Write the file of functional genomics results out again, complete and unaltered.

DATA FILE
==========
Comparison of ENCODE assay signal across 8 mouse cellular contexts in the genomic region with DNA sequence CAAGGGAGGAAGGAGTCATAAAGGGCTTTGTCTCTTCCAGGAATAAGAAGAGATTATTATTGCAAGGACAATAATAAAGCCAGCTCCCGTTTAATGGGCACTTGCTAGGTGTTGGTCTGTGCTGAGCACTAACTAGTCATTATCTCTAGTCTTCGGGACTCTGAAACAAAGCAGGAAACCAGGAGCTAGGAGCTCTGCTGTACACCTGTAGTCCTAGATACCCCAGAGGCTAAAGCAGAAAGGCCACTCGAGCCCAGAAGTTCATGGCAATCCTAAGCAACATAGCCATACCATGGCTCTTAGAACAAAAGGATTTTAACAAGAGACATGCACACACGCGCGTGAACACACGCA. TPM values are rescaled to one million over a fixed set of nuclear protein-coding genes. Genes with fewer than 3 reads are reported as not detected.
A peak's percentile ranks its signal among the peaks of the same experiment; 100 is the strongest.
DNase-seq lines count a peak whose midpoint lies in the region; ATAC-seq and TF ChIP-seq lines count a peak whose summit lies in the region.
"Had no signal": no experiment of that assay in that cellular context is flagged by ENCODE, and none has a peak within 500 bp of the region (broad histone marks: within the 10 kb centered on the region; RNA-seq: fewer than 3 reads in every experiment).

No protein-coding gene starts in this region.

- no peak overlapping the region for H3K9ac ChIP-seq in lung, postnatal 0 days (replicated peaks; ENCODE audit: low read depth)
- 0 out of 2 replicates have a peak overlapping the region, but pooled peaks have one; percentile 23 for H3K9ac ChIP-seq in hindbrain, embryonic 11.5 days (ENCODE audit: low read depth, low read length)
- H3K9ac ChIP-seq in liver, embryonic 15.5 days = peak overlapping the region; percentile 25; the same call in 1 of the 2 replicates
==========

Comparison of ENCODE assay signal across 8 mouse cellular contexts in the genomic region with DNA sequence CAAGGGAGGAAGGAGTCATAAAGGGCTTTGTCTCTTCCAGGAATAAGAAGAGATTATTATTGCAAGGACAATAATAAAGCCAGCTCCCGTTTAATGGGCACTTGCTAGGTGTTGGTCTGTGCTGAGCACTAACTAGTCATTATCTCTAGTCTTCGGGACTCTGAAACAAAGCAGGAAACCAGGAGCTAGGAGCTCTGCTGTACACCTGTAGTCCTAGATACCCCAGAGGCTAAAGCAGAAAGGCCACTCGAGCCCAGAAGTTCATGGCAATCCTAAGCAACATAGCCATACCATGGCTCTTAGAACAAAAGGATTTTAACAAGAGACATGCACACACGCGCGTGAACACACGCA. TPM values are rescaled to one million over a fixed set of nuclear protein-coding genes. Genes with fewer than 3 reads are reported as not detected.
A peak's percentile ranks its signal among the peaks of the same experiment; 100 is the strongest.
DNase-seq lines count a peak whose midpoint lies in the region; ATAC-seq and TF ChIP-seq lines count a peak whose summit lies in the region.
"Had no signal": no experiment of that assay in that cellular context is flagged by ENCODE, and none has a peak within 500 bp of the region (broad histone marks: within the 10 kb centered on the region; RNA-seq: fewer than 3 reads in every experiment).

No protein-coding gene starts in this region.

- no peak overlapping the region for H3K9ac ChIP-seq in lung, postnatal 0 days (replicated peaks; ENCODE audit: low read depth)
- 0 out of 2 replicates have a peak overlapping the region, but pooled peaks have one; percentile 23 for H3K9ac ChIP-seq in hindbrain, embryonic 11.5 days (ENCODE audit: low read depth, low read length)
- H3K9ac ChIP-seq in liver, embryonic 15.5 days = peak overlapping the region; percentile 25; the same call in 1 of the 2 replicates